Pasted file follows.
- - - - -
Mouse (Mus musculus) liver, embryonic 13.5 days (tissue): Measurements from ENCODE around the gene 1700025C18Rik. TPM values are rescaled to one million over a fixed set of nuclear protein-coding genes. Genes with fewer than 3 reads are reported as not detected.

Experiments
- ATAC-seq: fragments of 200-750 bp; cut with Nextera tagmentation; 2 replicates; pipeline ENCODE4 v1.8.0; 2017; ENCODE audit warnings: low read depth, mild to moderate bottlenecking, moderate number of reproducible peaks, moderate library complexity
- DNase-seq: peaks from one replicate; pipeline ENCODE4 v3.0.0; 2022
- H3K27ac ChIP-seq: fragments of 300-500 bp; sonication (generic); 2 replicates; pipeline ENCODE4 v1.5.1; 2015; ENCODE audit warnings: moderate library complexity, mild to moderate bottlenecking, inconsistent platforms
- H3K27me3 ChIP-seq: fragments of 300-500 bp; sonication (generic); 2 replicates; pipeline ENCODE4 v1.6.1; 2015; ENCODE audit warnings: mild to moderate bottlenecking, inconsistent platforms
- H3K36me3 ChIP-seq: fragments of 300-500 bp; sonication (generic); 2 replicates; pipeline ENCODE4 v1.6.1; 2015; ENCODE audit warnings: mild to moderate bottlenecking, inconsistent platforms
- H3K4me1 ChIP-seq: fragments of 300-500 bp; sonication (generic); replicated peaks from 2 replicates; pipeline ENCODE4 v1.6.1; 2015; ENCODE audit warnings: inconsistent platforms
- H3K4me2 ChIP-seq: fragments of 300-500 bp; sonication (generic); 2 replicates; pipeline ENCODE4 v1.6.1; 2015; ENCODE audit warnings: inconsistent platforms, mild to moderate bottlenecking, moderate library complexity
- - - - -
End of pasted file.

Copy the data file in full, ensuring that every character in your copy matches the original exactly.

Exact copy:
Mouse (Mus musculus) liver, embryonic 13.5 days (tissue): Measurements from ENCODE around the gene 1700025C18Rik. TPM values are rescaled to one million over a fixed set of nuclear protein-coding genes. Genes with fewer than 3 reads are reported as not detected.

Experiments
- ATAC-seq: fragments of 200-750 bp; cut with Nextera tagmentation; 2 replicates; pipeline ENCODE4 v1.8.0; 2017; ENCODE audit warnings: low read depth, mild to moderate bottlenecking, moderate number of reproducible peaks, moderate library complexity
- DNase-seq: peaks from one replicate; pipeline ENCODE4 v3.0.0; 2022
- H3K27ac ChIP-seq: fragments of 300-500 bp; sonication (generic); 2 replicates; pipeline ENCODE4 v1.5.1; 2015; ENCODE audit warnings: moderate library complexity, mild to moderate bottlenecking, inconsistent platforms
- H3K27me3 ChIP-seq: fragments of 300-500 bp; sonication (generic); 2 replicates; pipeline ENCODE4 v1.6.1; 2015; ENCODE audit warnings: mild to moderate bottlenecking, inconsistent platforms
- H3K36me3 ChIP-seq: fragments of 300-500 bp; sonication (generic); 2 replicates; pipeline ENCODE4 v1.6.1; 2015; ENCODE audit warnings: mild to moderate bottlenecking, inconsistent platforms
- H3K4me1 ChIP-seq: fragments of 300-500 bp; sonication (generic); replicated peaks from 2 replicates; pipeline ENCODE4 v1.6.1; 2015; ENCODE audit warnings: inconsistent platforms
- H3K4me2 ChIP-seq: fragments of 300-500 bp; sonication (generic); 2 replicates; pipeline ENCODE4 v1.6.1; 2015; ENCODE audit warnings: inconsistent platforms, mild to moderate bottlenecking, moderate library complexity